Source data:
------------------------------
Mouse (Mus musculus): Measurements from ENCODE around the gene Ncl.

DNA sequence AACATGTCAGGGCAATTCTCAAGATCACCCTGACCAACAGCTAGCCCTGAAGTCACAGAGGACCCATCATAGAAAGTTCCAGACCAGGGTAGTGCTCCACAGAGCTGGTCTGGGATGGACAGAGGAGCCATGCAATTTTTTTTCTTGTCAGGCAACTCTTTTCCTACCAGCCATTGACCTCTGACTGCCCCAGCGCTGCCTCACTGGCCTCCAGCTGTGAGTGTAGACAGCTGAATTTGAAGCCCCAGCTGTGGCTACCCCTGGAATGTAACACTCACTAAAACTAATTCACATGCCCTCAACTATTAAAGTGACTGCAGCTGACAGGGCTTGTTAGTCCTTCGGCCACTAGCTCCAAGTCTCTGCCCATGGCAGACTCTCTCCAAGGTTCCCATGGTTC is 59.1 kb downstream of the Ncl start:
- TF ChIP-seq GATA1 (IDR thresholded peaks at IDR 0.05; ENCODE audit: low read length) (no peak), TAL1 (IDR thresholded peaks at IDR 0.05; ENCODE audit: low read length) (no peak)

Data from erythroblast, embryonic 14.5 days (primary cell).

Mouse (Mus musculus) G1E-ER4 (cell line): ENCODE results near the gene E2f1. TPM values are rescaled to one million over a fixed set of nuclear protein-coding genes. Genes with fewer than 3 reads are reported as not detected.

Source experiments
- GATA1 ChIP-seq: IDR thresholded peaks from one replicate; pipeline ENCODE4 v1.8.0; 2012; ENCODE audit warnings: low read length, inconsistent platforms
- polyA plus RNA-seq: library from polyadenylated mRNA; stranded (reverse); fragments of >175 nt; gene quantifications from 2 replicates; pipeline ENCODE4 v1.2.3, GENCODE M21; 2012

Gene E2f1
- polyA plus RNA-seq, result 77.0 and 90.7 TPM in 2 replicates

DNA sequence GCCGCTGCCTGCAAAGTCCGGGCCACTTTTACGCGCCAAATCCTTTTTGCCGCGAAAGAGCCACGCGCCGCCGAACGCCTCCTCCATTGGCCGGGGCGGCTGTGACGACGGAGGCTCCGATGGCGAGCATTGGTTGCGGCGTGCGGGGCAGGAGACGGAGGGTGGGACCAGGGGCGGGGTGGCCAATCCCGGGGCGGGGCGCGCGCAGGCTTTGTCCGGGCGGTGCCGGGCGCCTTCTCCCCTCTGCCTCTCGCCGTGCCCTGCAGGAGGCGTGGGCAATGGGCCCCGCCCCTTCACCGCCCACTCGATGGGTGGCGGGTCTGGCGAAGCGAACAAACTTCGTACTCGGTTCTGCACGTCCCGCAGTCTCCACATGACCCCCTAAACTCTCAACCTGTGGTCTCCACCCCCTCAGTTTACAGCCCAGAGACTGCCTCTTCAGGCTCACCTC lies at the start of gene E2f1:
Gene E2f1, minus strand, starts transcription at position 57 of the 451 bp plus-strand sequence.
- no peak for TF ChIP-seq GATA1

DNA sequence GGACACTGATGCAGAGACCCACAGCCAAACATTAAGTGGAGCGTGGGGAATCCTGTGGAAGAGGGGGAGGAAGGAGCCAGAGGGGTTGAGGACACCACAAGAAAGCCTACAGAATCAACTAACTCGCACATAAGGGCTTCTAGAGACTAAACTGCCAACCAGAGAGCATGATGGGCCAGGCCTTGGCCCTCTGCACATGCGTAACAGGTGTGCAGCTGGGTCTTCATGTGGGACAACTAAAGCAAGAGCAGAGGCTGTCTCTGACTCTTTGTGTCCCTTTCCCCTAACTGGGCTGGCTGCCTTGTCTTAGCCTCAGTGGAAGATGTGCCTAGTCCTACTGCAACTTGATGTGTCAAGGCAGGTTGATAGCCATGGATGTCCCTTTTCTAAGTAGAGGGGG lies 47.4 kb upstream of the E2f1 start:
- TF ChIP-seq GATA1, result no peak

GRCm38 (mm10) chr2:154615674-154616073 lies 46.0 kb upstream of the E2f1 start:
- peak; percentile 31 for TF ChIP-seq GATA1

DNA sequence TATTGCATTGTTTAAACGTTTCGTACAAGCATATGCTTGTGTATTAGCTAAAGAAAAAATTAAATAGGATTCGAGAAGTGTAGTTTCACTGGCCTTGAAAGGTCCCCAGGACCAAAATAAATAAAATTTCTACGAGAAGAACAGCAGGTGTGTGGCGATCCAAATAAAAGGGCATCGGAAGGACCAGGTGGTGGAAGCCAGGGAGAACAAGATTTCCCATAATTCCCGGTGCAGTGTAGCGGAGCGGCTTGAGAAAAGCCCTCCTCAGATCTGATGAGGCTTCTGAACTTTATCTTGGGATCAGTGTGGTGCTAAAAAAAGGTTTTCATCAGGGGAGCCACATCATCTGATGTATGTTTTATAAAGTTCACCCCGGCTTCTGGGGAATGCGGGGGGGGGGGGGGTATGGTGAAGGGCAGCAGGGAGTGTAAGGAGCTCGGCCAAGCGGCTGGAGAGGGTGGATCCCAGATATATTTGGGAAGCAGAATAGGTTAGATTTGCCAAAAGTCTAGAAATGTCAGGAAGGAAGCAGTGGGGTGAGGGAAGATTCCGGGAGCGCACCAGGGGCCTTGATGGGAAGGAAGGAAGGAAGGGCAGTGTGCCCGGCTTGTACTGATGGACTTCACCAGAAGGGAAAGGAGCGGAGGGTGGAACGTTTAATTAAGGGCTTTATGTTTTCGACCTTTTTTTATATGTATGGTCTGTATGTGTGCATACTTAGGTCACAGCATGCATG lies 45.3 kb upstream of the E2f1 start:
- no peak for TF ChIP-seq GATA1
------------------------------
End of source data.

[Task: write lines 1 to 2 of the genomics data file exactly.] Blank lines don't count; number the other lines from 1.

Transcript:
Mouse (Mus musculus): Measurements from ENCODE around the gene Ncl.

DNA sequence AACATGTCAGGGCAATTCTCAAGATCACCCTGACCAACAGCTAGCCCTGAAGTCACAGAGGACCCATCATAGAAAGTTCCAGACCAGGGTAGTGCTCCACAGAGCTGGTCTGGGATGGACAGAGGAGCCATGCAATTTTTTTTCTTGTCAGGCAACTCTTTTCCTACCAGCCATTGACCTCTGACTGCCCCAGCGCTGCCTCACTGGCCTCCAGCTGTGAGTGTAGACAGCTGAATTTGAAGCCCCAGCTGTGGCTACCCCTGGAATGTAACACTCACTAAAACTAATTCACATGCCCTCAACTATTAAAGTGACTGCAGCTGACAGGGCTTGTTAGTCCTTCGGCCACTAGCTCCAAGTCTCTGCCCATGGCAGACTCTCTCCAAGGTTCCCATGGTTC is 59.1 kb downstream of the Ncl start: